Toxic masculinity and sexual assault have been major topics of conversation over the last few years, with growing movements such as Times Up and #MeToo many are seeking answers, results, and often – support.
Many celebrities have made it their personal mission to use their platforms and privilege to shine a light on these issues in various communities, actor Terry Crews, is an example of someone who has been working diligently to be one of those celebrities.
Over the past few years, Crews has become an award-winning symbol against toxic masculinity and sexual violence. He has spoken countless times about these issues, testified in front of Congress about the need for better protection for assault victims, and written a book critiquing perceptions and definitions of what “manhood” means. His voice and efforts have been vital, as not many high-profile men from any community have been outspoken about these issues, especially as they pertain to their own traumas.
In 2017, Crews came forward about his own alleged sexual assault at the hands of a Hollywood executive. Crews’ vulnerable moment was met with support by many, but not from everyone. Many high-profile Black men such as comedian, DL Hughley, and social media personality, Tariq Nasheed have actually made light of his situation, especially as it relates to Crews not physically defending himself.
During a VLAD TV interview, Hughley insinuated that it was Crews’ fault that he was assaulted because he didn’t use his physical stature to defend himself. “Hey motherf–ker, God gave you muscles so that you can say no, and mean it,” he said.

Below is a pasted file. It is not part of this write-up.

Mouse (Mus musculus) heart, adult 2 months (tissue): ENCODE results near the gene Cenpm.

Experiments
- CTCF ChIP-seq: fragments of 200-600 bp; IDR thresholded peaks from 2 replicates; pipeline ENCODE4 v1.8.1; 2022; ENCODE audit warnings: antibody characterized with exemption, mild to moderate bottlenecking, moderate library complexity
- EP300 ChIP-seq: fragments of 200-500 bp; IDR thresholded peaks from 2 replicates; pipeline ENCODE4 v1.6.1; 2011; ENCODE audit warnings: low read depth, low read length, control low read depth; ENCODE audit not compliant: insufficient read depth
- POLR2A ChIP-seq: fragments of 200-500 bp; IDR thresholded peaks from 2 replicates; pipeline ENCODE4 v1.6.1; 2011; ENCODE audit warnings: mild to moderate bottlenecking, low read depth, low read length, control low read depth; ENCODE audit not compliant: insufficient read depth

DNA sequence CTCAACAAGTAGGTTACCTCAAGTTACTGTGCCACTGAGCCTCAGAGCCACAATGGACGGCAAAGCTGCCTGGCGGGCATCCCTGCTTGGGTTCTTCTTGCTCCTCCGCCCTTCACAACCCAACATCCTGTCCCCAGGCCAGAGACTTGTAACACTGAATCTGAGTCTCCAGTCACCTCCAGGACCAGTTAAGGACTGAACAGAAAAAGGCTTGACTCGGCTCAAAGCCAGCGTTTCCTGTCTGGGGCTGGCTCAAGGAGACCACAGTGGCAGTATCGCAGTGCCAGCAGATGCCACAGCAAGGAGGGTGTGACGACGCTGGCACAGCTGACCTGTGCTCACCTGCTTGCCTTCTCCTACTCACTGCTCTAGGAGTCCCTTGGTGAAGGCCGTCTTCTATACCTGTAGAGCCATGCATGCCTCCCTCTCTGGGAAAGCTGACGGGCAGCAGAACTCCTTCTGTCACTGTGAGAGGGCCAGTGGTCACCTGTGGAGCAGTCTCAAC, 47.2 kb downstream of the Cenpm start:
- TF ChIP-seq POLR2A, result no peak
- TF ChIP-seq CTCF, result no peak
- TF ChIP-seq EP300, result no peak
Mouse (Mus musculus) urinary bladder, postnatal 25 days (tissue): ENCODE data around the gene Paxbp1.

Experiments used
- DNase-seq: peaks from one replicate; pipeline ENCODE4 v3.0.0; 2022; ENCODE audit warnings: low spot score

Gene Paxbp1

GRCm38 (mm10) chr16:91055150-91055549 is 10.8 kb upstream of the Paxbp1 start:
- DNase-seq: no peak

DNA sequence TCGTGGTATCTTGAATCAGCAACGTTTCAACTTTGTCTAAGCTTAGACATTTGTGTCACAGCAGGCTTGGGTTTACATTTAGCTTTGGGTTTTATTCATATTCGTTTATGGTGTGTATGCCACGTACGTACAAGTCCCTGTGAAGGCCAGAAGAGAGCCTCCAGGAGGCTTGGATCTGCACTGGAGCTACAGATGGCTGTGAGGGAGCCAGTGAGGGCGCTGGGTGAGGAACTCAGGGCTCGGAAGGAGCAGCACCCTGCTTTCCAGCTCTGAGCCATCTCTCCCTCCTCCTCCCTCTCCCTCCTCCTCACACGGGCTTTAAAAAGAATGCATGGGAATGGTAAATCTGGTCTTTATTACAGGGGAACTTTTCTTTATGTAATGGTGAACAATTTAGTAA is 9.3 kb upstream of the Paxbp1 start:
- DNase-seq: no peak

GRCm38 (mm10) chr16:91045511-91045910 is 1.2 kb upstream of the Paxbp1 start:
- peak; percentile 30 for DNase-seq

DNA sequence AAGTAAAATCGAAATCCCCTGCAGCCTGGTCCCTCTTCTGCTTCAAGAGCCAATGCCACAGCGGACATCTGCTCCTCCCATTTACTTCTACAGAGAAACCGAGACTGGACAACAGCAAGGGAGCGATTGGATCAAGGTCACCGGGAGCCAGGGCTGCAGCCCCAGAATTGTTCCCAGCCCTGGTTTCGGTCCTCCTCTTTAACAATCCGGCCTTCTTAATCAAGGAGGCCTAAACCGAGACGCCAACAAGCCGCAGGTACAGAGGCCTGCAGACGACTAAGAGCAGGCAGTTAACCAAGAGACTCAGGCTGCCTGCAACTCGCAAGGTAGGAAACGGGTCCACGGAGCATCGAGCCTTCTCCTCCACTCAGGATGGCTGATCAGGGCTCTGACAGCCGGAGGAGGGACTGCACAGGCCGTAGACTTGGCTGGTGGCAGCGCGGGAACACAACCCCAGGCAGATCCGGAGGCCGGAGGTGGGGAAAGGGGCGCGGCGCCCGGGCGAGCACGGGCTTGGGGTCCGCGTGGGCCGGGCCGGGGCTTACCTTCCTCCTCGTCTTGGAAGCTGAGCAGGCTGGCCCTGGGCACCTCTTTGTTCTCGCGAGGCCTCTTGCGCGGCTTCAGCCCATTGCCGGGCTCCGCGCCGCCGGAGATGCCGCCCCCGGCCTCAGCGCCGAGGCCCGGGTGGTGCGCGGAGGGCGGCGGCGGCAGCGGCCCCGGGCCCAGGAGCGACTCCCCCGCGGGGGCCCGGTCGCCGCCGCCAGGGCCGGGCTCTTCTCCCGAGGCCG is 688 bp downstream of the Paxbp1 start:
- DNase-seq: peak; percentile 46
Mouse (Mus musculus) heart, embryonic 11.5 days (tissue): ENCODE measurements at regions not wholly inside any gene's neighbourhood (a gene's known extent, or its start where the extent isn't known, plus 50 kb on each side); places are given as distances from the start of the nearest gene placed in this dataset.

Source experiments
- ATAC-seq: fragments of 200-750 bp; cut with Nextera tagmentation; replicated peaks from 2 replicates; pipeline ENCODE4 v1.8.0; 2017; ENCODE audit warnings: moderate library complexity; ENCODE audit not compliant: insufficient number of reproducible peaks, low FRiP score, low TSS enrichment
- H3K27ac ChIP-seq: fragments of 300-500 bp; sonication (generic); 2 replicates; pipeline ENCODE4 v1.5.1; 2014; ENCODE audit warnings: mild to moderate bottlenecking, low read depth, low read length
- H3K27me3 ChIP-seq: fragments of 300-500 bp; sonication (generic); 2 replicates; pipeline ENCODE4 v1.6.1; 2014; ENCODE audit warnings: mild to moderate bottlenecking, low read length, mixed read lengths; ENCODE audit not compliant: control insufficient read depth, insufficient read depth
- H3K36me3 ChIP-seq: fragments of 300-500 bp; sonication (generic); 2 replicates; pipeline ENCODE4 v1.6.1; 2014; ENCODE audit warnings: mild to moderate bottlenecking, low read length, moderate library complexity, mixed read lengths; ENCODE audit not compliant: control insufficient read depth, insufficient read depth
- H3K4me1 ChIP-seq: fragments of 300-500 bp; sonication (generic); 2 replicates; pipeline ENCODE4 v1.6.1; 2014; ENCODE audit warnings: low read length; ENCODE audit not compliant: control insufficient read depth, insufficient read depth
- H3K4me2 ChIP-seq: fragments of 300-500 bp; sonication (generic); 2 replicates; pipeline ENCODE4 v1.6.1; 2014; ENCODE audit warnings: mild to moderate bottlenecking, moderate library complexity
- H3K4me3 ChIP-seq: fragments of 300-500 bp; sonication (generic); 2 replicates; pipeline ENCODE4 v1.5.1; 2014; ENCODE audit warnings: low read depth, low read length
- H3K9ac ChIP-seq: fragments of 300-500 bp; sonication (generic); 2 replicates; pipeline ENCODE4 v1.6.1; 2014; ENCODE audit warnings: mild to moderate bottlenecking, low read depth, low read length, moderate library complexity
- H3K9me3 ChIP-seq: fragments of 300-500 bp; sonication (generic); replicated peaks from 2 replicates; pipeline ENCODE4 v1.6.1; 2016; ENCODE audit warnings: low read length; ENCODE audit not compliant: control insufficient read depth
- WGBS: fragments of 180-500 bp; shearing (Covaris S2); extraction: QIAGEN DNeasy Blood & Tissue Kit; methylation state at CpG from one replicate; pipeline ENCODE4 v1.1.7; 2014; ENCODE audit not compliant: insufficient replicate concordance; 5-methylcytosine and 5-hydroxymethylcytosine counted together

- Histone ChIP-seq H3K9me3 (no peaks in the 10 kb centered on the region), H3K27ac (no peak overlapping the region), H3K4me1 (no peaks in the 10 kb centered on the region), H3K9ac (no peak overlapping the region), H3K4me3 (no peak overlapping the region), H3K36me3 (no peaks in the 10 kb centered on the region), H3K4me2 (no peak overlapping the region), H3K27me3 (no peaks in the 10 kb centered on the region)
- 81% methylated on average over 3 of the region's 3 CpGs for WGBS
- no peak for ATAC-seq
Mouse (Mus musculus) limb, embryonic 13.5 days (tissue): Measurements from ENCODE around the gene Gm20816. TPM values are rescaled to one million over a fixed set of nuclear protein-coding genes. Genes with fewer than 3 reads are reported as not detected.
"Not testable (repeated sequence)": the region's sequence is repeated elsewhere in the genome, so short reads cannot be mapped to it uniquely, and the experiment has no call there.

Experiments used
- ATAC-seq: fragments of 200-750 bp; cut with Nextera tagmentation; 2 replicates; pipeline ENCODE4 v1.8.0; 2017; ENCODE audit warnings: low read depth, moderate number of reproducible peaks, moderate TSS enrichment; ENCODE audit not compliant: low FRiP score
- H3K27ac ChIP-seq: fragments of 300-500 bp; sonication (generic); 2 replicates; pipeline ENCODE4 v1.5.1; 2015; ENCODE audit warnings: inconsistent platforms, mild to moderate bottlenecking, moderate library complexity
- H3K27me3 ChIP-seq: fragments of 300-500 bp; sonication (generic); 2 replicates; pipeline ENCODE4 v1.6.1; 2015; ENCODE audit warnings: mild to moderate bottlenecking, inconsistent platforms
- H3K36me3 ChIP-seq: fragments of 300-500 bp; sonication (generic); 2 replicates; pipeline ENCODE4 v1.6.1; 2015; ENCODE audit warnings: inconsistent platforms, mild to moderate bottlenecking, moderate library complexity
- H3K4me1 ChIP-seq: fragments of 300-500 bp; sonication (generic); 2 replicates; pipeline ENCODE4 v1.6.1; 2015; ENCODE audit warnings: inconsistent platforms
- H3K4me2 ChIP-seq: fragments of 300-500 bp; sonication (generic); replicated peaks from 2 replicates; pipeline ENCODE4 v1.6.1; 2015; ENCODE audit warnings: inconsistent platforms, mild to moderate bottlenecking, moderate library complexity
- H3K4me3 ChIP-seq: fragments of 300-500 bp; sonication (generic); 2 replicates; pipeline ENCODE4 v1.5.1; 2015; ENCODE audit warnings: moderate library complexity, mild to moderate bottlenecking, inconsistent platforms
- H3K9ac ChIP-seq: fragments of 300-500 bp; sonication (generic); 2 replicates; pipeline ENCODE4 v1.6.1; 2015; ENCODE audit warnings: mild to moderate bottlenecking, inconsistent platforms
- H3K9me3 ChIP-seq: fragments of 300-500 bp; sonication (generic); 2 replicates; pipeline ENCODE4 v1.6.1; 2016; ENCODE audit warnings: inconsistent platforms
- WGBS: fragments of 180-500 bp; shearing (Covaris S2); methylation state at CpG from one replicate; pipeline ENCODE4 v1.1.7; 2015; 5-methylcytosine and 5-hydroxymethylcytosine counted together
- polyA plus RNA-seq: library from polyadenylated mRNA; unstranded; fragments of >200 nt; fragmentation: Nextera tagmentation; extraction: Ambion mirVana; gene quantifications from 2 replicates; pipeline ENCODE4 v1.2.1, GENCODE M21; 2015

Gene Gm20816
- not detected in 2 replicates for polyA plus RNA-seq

Nasheed also had this to say about Crews not getting physical with his abuser:
I don’t know why actor Terry Crews is so mad at me.
He sure didn’t have that same energy when he let that white man grab his crotch pic.twitter.com/2uandGTVwG
— Tariq Nasheed (@tariqnasheed) January 24, 2019
Crews took to Twitter recently to call out some of the men who have made his situation a joking matter, and more so call out their problematic takes on sexual violence:
I have looked up to you my whole career as one of the funniest most talented people I’ve ever seen.
I remember when I saw you warming up the crowd at FRESH PRINCE OF BEL AIR and I thought “this man is a genius.”
— terry crews (@terrycrews) January 27, 2019
While Crews did address these men for their specific toxicity towards him and about the subject of sexual violence, this issue goes far deeper than toxic masculinity, it’s actually an issue of continuous anti-Blackness.
Both men have built a reputation, audience, and platforms in-part for their views and calling out injustice and inequality against the Black community. Often times, many consider them to be “pro-Black”, a term which typically refers to a person who is focused on and actively attempting to elevate the Black community educationally, financially, and socially.
But, it has become ever-apparent that Hughley, Nasheed, and many who support them are not interested in uplifting the entire Black community, but rather specific parts of the community. Both men have made it clear that these parts often don’t include Black women, Black LGBTQ, and Black men who do not align with their views. Even straight men like myself have received threats and attacks from their supporters that are at times even worse than those of racists because I don’t meet the standards of their Black straight misogynoir.